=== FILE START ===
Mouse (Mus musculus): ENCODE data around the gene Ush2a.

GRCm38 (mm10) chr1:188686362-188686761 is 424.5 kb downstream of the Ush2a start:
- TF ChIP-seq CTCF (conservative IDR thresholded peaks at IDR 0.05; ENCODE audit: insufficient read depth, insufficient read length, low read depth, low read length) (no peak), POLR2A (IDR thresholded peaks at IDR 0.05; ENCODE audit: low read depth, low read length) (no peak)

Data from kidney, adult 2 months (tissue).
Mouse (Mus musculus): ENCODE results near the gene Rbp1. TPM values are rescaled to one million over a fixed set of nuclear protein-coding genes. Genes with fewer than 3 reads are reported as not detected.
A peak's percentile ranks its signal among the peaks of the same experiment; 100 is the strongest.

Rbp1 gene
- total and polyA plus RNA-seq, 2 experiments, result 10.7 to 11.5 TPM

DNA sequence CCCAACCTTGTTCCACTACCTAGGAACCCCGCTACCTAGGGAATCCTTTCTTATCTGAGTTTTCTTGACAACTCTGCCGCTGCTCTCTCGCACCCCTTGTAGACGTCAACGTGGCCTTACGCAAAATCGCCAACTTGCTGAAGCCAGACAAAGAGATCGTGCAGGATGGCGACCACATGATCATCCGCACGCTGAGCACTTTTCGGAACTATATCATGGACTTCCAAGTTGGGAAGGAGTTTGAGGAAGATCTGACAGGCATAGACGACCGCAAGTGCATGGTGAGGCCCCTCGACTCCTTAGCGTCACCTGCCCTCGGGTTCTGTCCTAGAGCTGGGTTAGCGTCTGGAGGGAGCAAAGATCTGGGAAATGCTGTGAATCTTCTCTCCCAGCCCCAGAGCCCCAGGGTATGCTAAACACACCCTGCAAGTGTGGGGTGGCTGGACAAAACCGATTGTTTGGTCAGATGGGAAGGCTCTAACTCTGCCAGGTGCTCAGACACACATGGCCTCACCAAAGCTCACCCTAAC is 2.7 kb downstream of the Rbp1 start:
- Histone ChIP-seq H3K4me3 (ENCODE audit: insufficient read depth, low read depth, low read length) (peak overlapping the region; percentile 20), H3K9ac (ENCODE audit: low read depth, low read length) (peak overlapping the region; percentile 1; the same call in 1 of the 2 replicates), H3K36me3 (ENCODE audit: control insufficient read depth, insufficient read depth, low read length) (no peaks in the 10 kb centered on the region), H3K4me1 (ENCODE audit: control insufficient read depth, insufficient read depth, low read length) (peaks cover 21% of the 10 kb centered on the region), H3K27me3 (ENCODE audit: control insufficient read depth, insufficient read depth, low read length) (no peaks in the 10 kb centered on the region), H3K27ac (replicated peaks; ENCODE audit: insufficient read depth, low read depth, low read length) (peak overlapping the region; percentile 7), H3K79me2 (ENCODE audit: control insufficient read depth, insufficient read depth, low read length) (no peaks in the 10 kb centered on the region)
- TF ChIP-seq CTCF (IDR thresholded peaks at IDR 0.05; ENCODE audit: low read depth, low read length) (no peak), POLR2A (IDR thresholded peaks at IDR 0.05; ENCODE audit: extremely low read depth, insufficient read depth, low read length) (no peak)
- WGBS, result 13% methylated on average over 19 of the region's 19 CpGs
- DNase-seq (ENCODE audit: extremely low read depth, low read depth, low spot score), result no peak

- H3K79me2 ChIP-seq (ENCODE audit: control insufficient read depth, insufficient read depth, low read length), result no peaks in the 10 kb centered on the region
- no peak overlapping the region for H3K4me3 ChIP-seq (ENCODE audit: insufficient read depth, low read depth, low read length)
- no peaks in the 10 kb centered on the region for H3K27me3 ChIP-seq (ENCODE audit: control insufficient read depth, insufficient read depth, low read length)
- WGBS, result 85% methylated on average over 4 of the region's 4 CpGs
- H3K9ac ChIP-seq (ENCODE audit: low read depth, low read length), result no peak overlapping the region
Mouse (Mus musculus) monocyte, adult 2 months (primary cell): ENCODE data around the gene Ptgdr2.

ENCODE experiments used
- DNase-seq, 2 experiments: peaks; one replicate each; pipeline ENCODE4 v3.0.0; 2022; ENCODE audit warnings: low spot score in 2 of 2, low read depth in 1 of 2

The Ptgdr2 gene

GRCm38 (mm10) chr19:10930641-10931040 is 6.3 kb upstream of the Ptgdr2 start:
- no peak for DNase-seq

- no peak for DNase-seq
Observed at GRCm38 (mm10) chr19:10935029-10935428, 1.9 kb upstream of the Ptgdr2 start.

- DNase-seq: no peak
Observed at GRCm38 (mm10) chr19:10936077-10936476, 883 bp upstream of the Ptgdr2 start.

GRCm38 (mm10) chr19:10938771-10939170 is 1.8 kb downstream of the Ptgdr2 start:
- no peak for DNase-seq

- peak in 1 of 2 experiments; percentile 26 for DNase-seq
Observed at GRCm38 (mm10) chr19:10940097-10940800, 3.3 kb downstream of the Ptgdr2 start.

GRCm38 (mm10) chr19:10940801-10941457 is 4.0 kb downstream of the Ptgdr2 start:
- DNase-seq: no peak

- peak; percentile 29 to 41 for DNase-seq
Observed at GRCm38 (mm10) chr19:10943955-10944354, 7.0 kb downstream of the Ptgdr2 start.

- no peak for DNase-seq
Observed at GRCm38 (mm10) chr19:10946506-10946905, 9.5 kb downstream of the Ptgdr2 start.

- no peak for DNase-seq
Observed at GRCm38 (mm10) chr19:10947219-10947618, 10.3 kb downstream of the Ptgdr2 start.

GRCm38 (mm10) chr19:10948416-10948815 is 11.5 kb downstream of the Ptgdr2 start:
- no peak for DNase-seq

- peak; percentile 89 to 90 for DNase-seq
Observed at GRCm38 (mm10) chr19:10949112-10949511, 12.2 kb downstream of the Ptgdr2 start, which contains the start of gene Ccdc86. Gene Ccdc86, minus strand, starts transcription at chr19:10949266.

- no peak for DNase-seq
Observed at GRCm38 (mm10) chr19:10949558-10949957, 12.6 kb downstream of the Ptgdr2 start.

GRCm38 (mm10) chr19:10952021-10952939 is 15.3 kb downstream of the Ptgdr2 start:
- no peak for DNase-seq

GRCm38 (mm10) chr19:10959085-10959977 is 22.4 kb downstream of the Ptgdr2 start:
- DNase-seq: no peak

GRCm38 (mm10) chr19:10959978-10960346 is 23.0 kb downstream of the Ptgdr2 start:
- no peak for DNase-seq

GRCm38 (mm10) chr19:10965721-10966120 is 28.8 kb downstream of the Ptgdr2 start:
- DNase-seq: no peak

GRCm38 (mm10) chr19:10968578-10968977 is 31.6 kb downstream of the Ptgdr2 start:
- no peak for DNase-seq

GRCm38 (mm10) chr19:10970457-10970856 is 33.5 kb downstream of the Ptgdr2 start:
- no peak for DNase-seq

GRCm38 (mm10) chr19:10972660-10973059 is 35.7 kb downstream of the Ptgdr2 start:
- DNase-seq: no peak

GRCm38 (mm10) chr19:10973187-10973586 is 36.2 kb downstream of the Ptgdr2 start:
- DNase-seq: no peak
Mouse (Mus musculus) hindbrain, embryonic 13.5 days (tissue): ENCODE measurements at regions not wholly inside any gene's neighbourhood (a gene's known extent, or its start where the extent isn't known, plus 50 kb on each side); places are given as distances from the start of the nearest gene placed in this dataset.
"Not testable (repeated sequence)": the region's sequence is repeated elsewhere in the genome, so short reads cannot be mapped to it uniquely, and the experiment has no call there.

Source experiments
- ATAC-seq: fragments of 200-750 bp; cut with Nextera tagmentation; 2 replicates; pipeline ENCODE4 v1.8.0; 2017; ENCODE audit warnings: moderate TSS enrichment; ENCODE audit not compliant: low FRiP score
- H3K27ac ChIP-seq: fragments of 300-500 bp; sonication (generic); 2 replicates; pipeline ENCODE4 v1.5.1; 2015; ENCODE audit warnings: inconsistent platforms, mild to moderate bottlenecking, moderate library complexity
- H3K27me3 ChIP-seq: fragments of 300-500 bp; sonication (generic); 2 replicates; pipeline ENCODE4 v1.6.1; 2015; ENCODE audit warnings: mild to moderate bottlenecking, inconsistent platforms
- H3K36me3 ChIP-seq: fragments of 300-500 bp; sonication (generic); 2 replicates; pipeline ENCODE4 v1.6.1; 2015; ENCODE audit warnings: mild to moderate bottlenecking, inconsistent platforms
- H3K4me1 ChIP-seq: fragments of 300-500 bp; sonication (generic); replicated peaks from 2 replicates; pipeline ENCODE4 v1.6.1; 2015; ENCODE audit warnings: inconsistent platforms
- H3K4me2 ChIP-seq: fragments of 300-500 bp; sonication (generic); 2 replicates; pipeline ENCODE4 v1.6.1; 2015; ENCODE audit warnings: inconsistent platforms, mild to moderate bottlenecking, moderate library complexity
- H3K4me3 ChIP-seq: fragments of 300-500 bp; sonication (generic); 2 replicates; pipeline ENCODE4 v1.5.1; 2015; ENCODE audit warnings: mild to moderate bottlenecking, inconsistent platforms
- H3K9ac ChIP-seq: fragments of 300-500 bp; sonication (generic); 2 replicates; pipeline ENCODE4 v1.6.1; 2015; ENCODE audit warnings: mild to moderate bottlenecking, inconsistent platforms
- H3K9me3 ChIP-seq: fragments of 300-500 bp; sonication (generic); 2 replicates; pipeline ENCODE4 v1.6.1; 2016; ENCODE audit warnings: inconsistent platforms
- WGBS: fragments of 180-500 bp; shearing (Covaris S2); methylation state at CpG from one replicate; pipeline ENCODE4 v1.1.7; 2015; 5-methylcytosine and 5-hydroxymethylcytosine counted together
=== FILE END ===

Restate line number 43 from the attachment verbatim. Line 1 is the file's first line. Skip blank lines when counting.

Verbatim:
- peak; percentile 89 to 90 for DNase-seq